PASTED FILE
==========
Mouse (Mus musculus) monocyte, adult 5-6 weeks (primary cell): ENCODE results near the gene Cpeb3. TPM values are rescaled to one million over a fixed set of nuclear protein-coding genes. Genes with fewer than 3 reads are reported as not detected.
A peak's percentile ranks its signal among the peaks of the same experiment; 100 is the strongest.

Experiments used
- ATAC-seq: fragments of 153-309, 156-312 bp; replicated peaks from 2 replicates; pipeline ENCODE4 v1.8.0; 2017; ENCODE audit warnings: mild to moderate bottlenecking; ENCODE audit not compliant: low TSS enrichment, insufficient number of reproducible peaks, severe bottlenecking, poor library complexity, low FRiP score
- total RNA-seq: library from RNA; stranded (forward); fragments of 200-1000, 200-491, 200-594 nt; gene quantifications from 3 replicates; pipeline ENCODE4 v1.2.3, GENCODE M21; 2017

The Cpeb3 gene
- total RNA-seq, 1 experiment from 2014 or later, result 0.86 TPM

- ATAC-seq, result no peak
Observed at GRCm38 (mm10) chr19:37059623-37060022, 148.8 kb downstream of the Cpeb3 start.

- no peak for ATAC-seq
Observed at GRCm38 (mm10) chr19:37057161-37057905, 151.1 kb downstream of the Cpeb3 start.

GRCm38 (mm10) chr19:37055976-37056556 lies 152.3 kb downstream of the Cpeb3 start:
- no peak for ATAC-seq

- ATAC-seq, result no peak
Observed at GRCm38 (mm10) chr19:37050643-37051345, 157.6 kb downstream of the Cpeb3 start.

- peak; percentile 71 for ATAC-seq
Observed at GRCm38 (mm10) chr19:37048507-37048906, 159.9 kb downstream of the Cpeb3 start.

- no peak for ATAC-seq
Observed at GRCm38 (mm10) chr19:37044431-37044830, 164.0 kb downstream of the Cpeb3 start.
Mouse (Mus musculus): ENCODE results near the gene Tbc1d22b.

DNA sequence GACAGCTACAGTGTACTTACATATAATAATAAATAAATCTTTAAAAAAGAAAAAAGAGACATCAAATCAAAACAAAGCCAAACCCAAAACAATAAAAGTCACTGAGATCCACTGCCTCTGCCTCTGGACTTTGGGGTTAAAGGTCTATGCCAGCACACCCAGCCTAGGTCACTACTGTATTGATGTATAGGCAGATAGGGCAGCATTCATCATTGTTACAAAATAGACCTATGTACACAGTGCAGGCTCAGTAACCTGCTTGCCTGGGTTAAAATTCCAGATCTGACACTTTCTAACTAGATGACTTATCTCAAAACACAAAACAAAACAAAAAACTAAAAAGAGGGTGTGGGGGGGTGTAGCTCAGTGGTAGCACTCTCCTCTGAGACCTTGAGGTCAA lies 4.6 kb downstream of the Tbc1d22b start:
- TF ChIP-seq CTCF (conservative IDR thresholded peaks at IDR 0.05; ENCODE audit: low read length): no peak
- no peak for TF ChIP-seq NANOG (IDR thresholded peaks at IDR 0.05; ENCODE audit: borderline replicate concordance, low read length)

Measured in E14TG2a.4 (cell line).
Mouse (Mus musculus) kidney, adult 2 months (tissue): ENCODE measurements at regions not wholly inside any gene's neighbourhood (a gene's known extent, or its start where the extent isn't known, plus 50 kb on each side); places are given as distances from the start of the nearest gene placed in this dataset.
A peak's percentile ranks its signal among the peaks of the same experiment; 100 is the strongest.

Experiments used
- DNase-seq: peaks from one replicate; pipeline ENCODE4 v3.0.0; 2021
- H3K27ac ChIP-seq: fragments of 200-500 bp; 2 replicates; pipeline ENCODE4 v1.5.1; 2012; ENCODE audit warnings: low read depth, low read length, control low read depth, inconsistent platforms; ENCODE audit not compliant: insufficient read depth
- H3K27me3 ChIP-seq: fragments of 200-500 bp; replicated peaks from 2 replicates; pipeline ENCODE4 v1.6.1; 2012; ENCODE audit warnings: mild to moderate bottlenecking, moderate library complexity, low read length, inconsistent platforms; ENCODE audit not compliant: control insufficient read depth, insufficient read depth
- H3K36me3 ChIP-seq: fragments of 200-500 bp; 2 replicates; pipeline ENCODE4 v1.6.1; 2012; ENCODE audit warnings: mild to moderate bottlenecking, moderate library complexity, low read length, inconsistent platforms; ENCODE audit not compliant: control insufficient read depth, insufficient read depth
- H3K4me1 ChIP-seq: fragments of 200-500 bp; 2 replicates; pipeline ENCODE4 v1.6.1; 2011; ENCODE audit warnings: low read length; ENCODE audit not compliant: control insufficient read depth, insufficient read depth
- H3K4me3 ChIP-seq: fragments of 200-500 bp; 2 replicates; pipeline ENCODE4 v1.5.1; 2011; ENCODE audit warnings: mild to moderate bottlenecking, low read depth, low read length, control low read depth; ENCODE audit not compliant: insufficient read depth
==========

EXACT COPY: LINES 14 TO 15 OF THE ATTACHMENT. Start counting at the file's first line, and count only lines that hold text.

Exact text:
- ATAC-seq, result no peak
Observed at GRCm38 (mm10) chr19:37050643-37051345, 157.6 kb downstream of the Cpeb3 start.